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What is the Structure of the Earth?

Michael Anissimov
By
Updated Feb 16, 2024
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The structure of the Earth is layered, and commonly divided into four parts: the silicate crust, the viscous mantle, the liquid iron-nickel outer core, and the solid iron-nickel inner core. Occasionally, the mantle is further subdivided into the inner and outer mantle, based on differences in rock type, temperature, density, and viscosity. The crust, which is the only part of the Earth that is both relatively cool and completely solid, makes up less than 1% of its total volume.

The first part of the structure of the Earth, the crust, consists of cooled rock floating on top of the viscous mantle. The thickness of the crust varies mainly depending on whether it is oceanic (5 km (3 mi) to 10 km (6 mi) thick) or continental (30 km (20 mi) to 50 km (30 mi) thick). The oceanic crust is composed of dense rocks such as gabbro, basalt, and diabase, while the continental crust is made up of somewhat lighter rocks such as granite. The deepest hole ever dug by humans into the crust is 11.26 km (7.62 mi), about a third of the way to the mantle.

Below the crust is the mantle, the shallowest part of which is made up of rocks like olivine, pyroxenes, spinel, and garnet, while the deeper parts are made of high-pressure polymorph minerals with similar elemental composition as the rock above. The mantle is a plastic solid which flows slowly over the course of millennia, creating convection currents similar to those seen when pasta is put into boiling water, just at a much slower speed. These convection currents can create volcanic hotspots and cause continental drift. The mantle is the thickest part of the structure of the Earth, about ~2,890 km thick (1,800 miles), and constituting 70% of the Earth's volume. Scientists have learned much about the mantle by studying the way that it effects seismic waves which pass through it.

The centermost parts of the structure of the Earth are the outer and inner mantle. The outer core is made of molten iron and nickel. At this depth, temperature is sufficient to melt iron and nickel, but pressure is not enough to force it to become solid. The outer core contains the vast majority of the planet's iron and nickel, which sank to the core when the Earth was in the process of forming about 4.6 billion years ago. Eddy currents in the outer core are believed to generate the Earth's magnetic field. The inner core has a similar makeup to the inner core, but the pressure there is sufficient to make it a solid. Temperatures in the inner core may exceed those on the surface of the Sun.

AllTheScience is dedicated to providing accurate and trustworthy information. We carefully select reputable sources and employ a rigorous fact-checking process to maintain the highest standards. To learn more about our commitment to accuracy, read our editorial process.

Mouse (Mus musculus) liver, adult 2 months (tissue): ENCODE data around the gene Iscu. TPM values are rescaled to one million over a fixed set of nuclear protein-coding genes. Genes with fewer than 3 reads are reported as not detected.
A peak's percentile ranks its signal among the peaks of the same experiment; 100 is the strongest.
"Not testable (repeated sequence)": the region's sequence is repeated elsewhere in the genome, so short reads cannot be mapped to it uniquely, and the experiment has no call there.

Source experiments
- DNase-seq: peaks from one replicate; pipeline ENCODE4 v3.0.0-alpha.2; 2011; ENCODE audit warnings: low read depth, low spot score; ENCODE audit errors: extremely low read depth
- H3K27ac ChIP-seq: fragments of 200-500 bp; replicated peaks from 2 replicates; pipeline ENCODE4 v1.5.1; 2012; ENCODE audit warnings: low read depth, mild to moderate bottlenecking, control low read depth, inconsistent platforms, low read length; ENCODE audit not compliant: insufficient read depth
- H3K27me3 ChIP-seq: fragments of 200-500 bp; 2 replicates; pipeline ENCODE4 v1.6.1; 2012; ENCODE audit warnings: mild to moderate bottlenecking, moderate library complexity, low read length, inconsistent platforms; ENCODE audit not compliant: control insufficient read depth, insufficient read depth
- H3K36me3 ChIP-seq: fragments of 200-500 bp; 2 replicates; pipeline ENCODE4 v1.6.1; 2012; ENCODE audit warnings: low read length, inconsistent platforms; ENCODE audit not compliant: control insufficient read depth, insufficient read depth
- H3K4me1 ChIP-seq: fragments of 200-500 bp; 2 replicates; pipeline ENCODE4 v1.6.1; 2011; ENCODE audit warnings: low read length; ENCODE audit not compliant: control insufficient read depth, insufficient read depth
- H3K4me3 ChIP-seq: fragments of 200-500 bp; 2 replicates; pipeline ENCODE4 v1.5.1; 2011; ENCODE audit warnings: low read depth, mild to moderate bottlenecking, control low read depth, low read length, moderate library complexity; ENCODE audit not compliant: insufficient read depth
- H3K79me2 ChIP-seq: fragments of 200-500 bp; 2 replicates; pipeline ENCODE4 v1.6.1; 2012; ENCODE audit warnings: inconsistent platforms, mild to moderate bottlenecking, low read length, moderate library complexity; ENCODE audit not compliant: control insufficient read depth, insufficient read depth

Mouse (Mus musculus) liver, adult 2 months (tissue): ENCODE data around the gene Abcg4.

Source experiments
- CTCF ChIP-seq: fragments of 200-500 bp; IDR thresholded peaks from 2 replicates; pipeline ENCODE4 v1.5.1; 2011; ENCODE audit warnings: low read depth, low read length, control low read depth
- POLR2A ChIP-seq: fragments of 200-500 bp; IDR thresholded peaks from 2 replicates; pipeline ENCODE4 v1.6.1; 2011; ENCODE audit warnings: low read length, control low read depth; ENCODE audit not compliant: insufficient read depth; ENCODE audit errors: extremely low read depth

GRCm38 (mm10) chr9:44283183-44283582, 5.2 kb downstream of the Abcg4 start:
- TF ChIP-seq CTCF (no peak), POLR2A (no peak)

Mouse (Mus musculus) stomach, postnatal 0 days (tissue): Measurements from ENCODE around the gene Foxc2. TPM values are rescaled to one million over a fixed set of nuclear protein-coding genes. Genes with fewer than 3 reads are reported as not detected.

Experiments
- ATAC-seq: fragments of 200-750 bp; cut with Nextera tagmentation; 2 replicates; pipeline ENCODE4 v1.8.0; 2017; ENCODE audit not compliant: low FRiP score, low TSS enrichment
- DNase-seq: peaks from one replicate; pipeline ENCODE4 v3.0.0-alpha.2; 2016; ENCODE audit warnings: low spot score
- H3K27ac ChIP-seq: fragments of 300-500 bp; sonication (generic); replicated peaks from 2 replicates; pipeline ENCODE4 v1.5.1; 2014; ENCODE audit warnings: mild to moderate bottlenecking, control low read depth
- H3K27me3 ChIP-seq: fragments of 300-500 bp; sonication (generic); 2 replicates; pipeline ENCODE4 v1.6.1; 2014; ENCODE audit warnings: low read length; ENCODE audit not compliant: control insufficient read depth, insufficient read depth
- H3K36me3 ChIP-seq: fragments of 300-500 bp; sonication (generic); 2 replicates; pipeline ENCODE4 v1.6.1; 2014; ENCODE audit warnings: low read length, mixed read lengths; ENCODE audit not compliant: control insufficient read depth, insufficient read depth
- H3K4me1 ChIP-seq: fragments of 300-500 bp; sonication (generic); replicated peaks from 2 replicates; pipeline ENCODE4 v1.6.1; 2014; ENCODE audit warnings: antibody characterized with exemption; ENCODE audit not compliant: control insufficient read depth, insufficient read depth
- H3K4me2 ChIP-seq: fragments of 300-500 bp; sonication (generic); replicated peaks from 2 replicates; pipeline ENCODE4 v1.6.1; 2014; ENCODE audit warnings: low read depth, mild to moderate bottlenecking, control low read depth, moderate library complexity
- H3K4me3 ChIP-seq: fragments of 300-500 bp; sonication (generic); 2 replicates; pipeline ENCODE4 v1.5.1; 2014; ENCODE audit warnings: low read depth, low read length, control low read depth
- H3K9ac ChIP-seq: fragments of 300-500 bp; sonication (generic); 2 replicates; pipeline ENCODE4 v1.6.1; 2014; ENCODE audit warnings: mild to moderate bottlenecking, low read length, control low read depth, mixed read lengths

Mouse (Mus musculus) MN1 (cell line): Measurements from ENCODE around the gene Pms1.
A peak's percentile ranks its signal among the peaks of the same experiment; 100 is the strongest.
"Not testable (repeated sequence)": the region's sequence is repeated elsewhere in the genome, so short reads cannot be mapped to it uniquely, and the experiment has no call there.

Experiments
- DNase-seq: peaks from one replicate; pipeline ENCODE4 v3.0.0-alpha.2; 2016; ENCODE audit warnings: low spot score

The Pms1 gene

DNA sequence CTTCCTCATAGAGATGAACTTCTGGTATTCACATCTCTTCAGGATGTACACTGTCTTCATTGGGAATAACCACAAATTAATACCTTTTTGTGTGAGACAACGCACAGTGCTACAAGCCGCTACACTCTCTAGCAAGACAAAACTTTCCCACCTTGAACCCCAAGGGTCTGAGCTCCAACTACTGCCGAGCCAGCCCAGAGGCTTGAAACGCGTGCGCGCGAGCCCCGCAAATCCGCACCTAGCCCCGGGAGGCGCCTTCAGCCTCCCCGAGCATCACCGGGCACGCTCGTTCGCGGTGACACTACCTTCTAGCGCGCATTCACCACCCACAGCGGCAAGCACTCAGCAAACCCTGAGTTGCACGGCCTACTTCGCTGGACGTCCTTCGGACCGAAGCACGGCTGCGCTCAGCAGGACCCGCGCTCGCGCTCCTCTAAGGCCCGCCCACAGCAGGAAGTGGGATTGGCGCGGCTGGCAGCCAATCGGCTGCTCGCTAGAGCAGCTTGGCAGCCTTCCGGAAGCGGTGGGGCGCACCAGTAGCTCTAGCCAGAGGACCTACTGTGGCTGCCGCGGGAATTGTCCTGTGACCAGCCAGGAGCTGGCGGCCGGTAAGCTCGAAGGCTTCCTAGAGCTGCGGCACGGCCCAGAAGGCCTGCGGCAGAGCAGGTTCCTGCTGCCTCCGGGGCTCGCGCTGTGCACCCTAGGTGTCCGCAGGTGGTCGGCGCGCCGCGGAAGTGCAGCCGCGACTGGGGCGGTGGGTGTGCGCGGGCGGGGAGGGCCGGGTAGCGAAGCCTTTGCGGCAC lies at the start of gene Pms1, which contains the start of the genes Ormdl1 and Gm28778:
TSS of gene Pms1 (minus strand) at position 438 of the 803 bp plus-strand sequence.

Michael Anissimov
By Michael Anissimov

Michael is a longtime AllTheScience contributor who specializes in topics relating to paleontology, physics, biology, astronomy, chemistry, and futurism. In addition to being an avid blogger, Michael is particularly passionate about stem cell research, regenerative medicine, and life extension therapies. He has also worked for the Methuselah Foundation, the Singularity Institute for Artificial Intelligence, and the Lifeboat Foundation.

Discussion Comments

By Viranty — On Sep 07, 2014

Though it comes as no surprise, the Earth is a place that has changed drastically over the years. No, not in terms of pollution, but in reference to the continents. Many places on the map have shifted dramatically, and even if you've learned this in school, it's still something interesting to think about. Who would have ever thought that so many continents would join as one?

It also makes me wonder if this is the same case with other planets, and how they were many years ago. Overall, we live in a universe that's constantly changing. An expansive world that's larger than we can begin to imagine, change might not always be a good idea, but on the other hand, it certainly adds to the uniqueness of our solar system.

By Krunchyman — On Sep 06, 2014

Many years ago, people used to believe that the Earth was square shaped. It sounds like one of the most ridiculous theories, but back then, I feel that it made sense. Although I do wonder if they were able to view pictures of the Earth back then, with its round shape. If that's the case, then I wonder what led them to believe that it had a different shape. Fortunately though, this theory was debunked, and many people see the planet for how it truly is. Earth is a fascinating place, without a doubt. Filled with wildlife and machines alike, it's amazing to think that it's only one of the many "stars" in our solar system.

Michael Anissimov

Michael Anissimov

Michael is a longtime AllTheScience contributor who specializes in topics relating to paleontology, physics, biology...

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